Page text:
It is a privilege to present the fourth annual carbon budget to the House. Since this annual carbon budgetary process began three years ago, it has continued to evolve, increasing interest and awareness in both the challenges and opportunities of a low-carbon future, and embedding the national climate agenda at the heart of budgetary policy and decision making. Today, I want to take the national climate policy agenda one step further by laying down clear and ambitious plans for how we deal with the challenges of climate change in the future.
That is my key message today. Our success as an economy and as a society in the low-carbon world of tomorrow depends on the preparations, commitment and effort that we make in responding to climate change. Tackling climate change is about putting measures in place, not for the short or even medium term, but for the long term. The future of our economy and society depends on it.
We are now reaping the bitter harvest of the failure in this country to plan. We see the consequences of poor regulation and short-term thinking in our banking, property and finance sectors. In the future, the failure to take measures to tackle climate change now will be judged with the same harshness, as businesses, families and society face enormous costs if we do not take them.
The disappointing outcome to the Copenhagen climate conference last year put the international climate change process, rather than the international agenda, in the spotlight. As I said recently in a statement to the Select Committee on the Environment Heritage and Local Government, the international process under the UN Framework Convention on Climate Change is the right way forward. There is no realistic alternative and the parties to the convention must make every possible effort to underpin it with a powerful global consensus built on partnership and determination.
The positive outcome of this year's climate conference in Cancun is both welcome and encouraging. While progress on the wide range of issues that constitute the agenda was modest by any standard, the process under the convention is back on track. We now look, with renewed confidence, to substantive progress towards agreement on a comprehensive new international climate change treaty at next year's conference in South Africa.
Ireland continues to play a full part in the international agenda, constructively supporting efforts to forge consensus on an effective global response to climate change. We had hoped that a proposed work programme on agriculture and climate change would have been adopted as part of the incremental step taken at this year's conference in Cancun. As well as being an important agenda item for Ireland, the way forward on agriculture is a key concern for many developing countries, including partner countries which we support through our programme of overseas development assistance.
We will continue in our efforts to get a decision on the agriculture work programme adopted as soon as possible.
The positive outcome at the Cancun conference will, I believe, provide confidence within the EU to strengthen its ambition on climate change policy and to move to a 30% greenhouse gas emissions reduction target for 2020. A strategy for completing the transition to a low-carbon EU economy by 2050, which the European Commission will present next spring, will provide a platform for both further progress and a return to EU leadership at a wider international level. Of course, the climate agenda, whether at national, EU or wider international level, cannot be progressed in isolation of other priorities that create demands on our time and resources.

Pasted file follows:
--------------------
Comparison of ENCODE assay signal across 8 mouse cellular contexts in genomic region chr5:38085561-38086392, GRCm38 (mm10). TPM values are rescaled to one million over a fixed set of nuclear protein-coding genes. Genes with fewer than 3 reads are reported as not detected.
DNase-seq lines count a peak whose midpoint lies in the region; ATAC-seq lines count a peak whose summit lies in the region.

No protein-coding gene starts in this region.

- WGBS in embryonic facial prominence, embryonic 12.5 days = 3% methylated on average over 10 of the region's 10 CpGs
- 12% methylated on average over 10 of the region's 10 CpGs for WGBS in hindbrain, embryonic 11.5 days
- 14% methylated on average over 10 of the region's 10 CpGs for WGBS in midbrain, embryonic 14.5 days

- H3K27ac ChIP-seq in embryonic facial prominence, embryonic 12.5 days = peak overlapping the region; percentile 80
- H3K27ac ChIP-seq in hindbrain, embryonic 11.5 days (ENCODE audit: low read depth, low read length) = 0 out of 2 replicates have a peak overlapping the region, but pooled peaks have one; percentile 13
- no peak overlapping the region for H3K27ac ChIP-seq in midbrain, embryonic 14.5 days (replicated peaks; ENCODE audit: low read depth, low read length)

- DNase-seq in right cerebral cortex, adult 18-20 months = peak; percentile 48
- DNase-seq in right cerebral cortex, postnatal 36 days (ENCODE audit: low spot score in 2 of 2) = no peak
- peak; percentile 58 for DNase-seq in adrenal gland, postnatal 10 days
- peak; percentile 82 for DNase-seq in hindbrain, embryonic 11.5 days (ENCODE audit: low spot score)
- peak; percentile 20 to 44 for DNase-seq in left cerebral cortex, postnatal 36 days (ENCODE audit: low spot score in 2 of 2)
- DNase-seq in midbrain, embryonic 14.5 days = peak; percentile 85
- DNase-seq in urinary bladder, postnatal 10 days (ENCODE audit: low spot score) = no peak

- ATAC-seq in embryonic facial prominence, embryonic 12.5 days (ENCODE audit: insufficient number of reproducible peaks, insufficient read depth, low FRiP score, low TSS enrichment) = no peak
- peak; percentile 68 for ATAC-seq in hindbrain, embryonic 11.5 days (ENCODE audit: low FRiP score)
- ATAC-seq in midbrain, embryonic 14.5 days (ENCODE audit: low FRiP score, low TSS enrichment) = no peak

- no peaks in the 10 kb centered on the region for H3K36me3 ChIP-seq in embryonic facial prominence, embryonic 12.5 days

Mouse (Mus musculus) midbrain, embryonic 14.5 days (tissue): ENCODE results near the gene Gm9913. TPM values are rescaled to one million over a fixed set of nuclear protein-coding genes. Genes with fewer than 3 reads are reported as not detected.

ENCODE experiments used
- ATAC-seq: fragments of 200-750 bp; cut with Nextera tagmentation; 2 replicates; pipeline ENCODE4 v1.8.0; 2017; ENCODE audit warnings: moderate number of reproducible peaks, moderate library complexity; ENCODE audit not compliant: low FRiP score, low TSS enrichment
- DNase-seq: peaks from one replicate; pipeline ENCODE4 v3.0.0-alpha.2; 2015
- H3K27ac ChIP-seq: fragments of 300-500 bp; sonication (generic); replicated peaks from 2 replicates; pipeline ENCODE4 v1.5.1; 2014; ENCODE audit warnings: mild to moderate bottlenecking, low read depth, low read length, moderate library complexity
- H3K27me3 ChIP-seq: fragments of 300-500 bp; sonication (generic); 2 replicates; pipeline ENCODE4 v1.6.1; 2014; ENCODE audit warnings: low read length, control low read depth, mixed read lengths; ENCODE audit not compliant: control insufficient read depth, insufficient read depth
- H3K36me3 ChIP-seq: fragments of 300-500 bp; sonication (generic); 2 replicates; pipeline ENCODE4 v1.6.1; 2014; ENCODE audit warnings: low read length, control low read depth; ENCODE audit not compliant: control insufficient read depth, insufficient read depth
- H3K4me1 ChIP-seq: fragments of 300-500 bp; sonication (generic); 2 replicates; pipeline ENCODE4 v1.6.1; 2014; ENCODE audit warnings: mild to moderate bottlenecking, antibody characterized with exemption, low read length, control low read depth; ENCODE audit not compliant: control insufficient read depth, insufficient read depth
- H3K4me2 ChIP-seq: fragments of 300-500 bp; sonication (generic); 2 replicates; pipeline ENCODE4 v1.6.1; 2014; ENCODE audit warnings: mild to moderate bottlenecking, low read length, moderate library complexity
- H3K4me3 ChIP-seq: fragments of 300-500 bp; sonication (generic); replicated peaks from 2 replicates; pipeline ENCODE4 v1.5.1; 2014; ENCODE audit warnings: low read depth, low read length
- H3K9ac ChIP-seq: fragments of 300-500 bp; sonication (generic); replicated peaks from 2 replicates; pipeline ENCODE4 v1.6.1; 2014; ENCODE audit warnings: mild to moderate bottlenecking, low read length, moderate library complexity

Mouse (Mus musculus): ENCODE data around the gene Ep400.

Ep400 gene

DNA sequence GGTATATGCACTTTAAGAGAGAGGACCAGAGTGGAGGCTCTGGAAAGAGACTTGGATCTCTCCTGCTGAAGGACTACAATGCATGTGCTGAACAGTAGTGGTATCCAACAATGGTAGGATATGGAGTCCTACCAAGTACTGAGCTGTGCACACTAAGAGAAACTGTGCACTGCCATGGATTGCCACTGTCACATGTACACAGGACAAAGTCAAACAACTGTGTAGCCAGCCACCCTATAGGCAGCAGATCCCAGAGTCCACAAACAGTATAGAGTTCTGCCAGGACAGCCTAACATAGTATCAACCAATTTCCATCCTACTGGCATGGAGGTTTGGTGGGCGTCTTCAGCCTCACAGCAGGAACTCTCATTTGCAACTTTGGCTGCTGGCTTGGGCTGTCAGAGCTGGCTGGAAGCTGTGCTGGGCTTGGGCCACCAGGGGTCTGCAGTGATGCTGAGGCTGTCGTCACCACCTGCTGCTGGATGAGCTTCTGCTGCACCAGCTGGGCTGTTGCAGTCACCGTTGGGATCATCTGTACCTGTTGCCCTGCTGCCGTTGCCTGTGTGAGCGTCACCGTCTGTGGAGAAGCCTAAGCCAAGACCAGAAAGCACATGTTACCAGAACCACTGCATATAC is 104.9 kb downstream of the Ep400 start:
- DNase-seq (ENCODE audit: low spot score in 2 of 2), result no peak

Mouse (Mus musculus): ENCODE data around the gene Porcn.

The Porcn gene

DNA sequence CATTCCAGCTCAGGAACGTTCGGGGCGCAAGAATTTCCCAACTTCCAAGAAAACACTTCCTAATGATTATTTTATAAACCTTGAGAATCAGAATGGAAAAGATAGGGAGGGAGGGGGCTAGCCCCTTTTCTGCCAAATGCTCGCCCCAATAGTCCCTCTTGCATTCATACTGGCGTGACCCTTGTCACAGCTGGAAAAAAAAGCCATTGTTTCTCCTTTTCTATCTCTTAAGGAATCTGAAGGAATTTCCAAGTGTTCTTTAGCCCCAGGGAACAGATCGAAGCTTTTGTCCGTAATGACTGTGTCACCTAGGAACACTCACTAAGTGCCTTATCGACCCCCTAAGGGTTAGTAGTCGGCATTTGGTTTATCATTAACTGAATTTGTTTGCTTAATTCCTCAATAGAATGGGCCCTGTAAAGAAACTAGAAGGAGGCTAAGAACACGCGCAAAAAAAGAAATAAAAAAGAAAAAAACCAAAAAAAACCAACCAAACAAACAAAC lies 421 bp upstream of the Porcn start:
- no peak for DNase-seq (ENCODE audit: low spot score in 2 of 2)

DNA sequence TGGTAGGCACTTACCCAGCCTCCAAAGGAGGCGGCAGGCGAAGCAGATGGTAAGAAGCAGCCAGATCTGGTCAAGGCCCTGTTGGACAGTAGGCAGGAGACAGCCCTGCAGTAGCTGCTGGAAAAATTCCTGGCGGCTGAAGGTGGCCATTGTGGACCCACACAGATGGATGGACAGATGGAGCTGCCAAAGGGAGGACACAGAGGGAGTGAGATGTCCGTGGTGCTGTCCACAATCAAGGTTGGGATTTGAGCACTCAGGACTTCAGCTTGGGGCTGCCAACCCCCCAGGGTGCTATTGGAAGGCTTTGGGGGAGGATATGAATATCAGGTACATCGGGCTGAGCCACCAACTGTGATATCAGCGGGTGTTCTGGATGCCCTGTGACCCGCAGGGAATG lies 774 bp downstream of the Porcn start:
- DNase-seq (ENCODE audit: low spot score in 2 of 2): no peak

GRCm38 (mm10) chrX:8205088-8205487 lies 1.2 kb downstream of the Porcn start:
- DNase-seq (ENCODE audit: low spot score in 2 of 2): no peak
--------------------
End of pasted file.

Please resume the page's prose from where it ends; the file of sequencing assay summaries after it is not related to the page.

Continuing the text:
The global economic downturn has created enormous difficulties for many countries, including Ireland. The extent to which it is dominating our attention inevitably means it would be all too easy to overlook or defer our response to climate change. That would be a mistake — a trap into which we must not fall. We must never fail to remind ourselves that climate change is the greatest threat to the people of this world, and that urgent and decisive action is required if we are to avert its worst impacts.
It is now widely recognised that sustainable economic growth is growth that is sustainable in both economic and environmental terms. This is why I believe that, in dealing with the economic downturn, we must not fail to look beyond it. We must plan now to ensure our return to economic growth is environmentally sustainable in terms of carbon intensity, resource efficiency and climate resilience. If we fail to look ahead and to anticipate the inevitable global transition to a low-carbon future, we stand to lose out badly, not just in regard to new opportunities in areas such as green technologies but also in regard to the viability of our current economic sectors.
A recent report on the carbon disclosure project highlighted that nine out of ten of the companies surveyed, including some of the biggest companies in the world, identified significant commercial opportunity arising from the global response to climate change. At the heart of all this is an opportunity to respond to the most pressing priority in people's daily lives today — job creation. Taking the EU's ambitious renewable energy target as just one example, the European Commission estimates that delivering on the 20% renewable energy agenda will involve some €130 billion of investment and create some 700,000 jobs.
We must work to emerge from the current economic downturn as a resource efficient and climate resilient country, and establish ourselves as a re-invented society focused on smart, clean technologies and a high quality of life for all our people. We have made good progress in recent years. Our greenhouse gas emissions have significantly reduced and we are on course to comply with our emissions target for the purposes of the Kyoto Protocol.